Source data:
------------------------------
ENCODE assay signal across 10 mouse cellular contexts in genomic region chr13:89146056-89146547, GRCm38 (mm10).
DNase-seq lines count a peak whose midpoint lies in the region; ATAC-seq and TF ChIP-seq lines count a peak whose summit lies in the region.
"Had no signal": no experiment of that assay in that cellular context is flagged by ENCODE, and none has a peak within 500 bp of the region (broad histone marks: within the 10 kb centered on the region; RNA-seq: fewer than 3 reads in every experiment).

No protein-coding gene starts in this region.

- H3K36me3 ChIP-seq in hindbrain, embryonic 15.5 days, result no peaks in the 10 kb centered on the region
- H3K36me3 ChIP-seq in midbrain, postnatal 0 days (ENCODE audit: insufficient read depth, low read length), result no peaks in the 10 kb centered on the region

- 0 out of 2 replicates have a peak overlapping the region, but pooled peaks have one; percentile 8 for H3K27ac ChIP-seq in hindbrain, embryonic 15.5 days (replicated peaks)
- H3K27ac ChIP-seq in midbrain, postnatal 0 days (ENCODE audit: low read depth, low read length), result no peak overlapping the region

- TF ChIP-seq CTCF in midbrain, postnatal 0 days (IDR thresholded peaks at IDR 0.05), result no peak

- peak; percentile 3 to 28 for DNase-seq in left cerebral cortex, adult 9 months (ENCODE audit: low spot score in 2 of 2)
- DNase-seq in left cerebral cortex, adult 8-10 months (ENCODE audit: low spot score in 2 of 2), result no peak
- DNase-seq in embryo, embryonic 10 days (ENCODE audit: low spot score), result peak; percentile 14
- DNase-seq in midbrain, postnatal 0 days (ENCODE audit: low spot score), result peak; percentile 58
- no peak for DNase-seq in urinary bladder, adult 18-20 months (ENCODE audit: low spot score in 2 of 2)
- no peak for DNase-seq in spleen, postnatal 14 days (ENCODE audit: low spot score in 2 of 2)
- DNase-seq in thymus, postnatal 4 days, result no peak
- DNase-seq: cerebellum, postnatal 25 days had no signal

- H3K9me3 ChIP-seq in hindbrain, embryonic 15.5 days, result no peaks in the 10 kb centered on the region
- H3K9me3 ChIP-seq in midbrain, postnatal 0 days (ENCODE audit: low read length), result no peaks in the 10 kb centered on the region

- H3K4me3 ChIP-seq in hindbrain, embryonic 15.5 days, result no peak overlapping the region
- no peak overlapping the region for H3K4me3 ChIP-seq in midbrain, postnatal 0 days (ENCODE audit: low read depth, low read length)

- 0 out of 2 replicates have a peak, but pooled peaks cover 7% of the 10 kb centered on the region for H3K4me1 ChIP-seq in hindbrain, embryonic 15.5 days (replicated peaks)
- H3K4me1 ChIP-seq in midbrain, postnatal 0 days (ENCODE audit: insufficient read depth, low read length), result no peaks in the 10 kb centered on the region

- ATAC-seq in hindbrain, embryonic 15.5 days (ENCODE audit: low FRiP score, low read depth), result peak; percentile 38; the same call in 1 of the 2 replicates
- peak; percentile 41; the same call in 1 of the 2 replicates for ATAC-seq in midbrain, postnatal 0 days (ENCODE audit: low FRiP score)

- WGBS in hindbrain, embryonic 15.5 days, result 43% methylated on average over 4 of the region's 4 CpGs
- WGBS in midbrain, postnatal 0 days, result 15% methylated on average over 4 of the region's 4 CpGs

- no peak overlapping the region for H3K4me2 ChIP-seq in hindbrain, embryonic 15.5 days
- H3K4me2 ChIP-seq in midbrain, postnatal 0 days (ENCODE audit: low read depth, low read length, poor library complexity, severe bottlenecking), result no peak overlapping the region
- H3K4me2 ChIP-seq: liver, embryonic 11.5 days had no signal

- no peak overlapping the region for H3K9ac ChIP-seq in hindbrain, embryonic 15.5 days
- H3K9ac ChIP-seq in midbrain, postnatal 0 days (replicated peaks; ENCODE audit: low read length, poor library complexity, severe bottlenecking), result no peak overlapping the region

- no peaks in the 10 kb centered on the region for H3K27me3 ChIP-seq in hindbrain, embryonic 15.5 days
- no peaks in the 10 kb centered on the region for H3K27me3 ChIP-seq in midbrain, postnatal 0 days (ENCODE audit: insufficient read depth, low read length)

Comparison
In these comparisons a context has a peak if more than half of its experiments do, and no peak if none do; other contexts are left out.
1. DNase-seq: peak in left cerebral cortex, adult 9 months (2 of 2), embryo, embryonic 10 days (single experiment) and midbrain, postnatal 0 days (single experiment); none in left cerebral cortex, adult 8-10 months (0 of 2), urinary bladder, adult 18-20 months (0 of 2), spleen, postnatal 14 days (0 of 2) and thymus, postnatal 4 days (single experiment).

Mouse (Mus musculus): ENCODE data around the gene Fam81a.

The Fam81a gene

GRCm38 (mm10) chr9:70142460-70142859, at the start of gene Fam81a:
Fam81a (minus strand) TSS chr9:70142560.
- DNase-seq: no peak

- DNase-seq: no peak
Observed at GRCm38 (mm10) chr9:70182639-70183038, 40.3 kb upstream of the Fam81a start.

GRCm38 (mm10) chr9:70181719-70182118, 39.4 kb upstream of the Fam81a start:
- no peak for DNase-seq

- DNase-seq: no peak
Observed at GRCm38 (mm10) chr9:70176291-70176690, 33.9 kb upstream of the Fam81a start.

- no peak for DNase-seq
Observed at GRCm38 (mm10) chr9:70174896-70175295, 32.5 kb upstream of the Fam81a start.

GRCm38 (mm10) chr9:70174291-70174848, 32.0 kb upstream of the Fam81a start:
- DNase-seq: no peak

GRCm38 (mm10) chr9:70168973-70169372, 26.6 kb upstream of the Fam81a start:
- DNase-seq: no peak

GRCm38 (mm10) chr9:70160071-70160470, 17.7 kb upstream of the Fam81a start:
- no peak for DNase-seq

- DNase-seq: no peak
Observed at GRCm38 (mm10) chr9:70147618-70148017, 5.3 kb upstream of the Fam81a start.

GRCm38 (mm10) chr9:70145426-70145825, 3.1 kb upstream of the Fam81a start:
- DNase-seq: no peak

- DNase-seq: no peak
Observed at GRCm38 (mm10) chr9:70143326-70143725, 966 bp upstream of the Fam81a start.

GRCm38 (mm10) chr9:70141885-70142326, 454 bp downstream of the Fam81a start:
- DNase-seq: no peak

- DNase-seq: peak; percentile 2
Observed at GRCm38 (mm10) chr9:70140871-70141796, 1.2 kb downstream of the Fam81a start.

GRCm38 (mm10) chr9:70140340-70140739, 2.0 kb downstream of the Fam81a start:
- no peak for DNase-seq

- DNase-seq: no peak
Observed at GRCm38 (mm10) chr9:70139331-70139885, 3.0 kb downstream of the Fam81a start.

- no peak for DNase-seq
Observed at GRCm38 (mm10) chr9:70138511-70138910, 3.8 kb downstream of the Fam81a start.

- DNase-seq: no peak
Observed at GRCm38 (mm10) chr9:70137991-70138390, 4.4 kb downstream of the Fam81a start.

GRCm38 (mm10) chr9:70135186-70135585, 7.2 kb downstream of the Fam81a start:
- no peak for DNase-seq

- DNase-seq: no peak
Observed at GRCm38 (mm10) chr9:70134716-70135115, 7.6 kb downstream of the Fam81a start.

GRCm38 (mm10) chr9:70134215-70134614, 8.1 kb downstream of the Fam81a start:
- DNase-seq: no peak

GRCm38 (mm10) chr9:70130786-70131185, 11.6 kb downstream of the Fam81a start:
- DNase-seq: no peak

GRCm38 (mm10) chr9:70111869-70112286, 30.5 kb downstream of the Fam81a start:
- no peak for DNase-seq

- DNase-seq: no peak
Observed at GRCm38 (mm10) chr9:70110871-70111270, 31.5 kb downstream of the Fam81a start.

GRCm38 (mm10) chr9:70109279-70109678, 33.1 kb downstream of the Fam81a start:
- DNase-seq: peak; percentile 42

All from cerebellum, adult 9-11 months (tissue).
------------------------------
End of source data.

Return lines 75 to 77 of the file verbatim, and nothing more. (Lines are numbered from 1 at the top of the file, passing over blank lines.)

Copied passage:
GRCm38 (mm10) chr9:70135186-70135585, 7.2 kb downstream of the Fam81a start:
- no peak for DNase-seq

- DNase-seq: no peak